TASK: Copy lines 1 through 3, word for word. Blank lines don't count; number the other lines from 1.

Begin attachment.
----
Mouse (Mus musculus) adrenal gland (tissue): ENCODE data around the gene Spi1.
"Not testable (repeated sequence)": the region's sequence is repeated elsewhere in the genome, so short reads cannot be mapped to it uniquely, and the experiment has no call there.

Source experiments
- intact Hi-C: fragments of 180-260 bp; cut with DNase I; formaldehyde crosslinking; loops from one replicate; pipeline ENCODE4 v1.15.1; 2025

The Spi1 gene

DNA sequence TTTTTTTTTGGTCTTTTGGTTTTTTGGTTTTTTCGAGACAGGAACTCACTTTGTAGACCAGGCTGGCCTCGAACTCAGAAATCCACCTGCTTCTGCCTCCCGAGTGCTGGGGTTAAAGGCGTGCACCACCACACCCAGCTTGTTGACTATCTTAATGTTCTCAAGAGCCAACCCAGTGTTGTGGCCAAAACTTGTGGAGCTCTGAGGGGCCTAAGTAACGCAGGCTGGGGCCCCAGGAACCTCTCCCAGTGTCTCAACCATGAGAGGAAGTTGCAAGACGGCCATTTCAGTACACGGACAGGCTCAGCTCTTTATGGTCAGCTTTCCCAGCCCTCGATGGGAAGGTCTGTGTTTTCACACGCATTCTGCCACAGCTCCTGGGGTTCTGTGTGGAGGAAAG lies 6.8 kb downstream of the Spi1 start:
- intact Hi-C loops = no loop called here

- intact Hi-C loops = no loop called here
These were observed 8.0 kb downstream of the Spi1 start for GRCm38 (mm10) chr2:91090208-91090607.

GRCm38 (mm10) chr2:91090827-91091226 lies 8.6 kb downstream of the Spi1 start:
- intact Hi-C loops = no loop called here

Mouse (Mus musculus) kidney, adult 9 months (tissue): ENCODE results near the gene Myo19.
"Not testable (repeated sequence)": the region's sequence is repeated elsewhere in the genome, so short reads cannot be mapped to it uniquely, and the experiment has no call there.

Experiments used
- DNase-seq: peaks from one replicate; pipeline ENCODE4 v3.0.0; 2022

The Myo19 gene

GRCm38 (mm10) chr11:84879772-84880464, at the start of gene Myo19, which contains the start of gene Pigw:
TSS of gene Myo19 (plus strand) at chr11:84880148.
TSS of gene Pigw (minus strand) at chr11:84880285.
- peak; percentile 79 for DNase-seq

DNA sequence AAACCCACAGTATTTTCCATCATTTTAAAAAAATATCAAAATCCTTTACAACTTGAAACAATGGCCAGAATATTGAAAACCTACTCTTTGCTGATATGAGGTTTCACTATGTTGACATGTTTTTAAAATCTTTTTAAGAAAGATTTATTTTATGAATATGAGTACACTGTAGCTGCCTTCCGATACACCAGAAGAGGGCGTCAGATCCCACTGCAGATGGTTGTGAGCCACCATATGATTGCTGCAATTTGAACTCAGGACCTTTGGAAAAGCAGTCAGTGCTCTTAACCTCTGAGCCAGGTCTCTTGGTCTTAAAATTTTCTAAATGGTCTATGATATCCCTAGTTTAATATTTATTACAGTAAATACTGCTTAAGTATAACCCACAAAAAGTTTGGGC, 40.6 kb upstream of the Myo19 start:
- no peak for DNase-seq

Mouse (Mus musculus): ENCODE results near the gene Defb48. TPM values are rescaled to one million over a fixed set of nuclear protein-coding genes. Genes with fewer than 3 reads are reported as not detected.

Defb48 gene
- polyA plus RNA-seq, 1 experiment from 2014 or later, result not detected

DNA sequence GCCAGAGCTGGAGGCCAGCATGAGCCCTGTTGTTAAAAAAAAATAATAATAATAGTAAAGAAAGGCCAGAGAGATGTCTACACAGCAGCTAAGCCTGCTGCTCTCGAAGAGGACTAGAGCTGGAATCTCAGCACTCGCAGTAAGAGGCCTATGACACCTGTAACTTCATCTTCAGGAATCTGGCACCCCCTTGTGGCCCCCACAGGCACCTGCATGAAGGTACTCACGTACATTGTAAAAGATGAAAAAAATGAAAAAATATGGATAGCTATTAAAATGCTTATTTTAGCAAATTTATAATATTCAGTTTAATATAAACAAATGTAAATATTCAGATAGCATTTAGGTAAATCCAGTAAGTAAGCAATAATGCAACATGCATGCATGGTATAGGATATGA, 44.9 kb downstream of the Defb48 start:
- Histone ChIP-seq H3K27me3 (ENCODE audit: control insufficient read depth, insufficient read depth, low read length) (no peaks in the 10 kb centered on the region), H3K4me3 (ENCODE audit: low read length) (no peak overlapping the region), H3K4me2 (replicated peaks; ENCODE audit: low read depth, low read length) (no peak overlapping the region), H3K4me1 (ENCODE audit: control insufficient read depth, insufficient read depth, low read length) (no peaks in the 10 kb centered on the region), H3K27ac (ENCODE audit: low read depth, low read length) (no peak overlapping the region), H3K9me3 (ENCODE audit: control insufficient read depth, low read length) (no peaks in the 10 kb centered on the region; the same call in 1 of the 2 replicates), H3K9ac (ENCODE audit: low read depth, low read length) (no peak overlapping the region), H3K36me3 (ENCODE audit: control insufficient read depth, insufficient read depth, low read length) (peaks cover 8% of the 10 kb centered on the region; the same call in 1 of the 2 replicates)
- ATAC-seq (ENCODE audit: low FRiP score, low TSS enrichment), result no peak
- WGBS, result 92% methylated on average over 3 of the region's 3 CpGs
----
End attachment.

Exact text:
Mouse (Mus musculus) adrenal gland (tissue): ENCODE data around the gene Spi1.
"Not testable (repeated sequence)": the region's sequence is repeated elsewhere in the genome, so short reads cannot be mapped to it uniquely, and the experiment has no call there.

Source experiments